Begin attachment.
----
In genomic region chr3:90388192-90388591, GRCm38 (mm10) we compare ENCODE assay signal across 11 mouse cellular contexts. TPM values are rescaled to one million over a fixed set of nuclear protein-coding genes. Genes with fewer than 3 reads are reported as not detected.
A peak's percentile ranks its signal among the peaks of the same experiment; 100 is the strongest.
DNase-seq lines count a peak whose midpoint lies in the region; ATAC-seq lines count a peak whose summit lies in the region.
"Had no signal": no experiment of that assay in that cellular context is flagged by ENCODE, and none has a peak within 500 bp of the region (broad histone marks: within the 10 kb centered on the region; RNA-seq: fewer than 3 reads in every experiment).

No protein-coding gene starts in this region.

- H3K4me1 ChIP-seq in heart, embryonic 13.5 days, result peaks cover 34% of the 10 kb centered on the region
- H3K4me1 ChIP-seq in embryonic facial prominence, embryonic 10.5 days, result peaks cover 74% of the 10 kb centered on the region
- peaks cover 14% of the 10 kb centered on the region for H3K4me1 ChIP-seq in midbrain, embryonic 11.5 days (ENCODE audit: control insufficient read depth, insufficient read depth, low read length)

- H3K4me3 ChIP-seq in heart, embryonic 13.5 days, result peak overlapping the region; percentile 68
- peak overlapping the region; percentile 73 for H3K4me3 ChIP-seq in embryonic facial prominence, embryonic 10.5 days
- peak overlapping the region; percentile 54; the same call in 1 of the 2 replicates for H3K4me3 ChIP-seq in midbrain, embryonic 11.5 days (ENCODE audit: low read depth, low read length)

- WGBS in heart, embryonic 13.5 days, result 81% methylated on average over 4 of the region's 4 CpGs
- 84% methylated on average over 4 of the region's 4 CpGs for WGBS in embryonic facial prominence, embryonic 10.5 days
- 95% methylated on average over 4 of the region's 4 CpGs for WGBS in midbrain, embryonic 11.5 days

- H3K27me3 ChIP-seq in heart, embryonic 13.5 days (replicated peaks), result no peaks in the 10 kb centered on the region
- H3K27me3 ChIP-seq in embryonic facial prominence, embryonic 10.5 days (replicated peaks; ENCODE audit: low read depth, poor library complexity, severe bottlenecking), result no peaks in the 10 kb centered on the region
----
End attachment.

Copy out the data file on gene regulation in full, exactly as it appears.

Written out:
In genomic region chr3:90388192-90388591, GRCm38 (mm10) we compare ENCODE assay signal across 11 mouse cellular contexts. TPM values are rescaled to one million over a fixed set of nuclear protein-coding genes. Genes with fewer than 3 reads are reported as not detected.
A peak's percentile ranks its signal among the peaks of the same experiment; 100 is the strongest.
DNase-seq lines count a peak whose midpoint lies in the region; ATAC-seq lines count a peak whose summit lies in the region.
"Had no signal": no experiment of that assay in that cellular context is flagged by ENCODE, and none has a peak within 500 bp of the region (broad histone marks: within the 10 kb centered on the region; RNA-seq: fewer than 3 reads in every experiment).

No protein-coding gene starts in this region.

- H3K4me1 ChIP-seq in heart, embryonic 13.5 days, result peaks cover 34% of the 10 kb centered on the region
- H3K4me1 ChIP-seq in embryonic facial prominence, embryonic 10.5 days, result peaks cover 74% of the 10 kb centered on the region
- peaks cover 14% of the 10 kb centered on the region for H3K4me1 ChIP-seq in midbrain, embryonic 11.5 days (ENCODE audit: control insufficient read depth, insufficient read depth, low read length)

- H3K4me3 ChIP-seq in heart, embryonic 13.5 days, result peak overlapping the region; percentile 68
- peak overlapping the region; percentile 73 for H3K4me3 ChIP-seq in embryonic facial prominence, embryonic 10.5 days
- peak overlapping the region; percentile 54; the same call in 1 of the 2 replicates for H3K4me3 ChIP-seq in midbrain, embryonic 11.5 days (ENCODE audit: low read depth, low read length)

- WGBS in heart, embryonic 13.5 days, result 81% methylated on average over 4 of the region's 4 CpGs
- 84% methylated on average over 4 of the region's 4 CpGs for WGBS in embryonic facial prominence, embryonic 10.5 days
- 95% methylated on average over 4 of the region's 4 CpGs for WGBS in midbrain, embryonic 11.5 days

- H3K27me3 ChIP-seq in heart, embryonic 13.5 days (replicated peaks), result no peaks in the 10 kb centered on the region
- H3K27me3 ChIP-seq in embryonic facial prominence, embryonic 10.5 days (replicated peaks; ENCODE audit: low read depth, poor library complexity, severe bottlenecking), result no peaks in the 10 kb centered on the region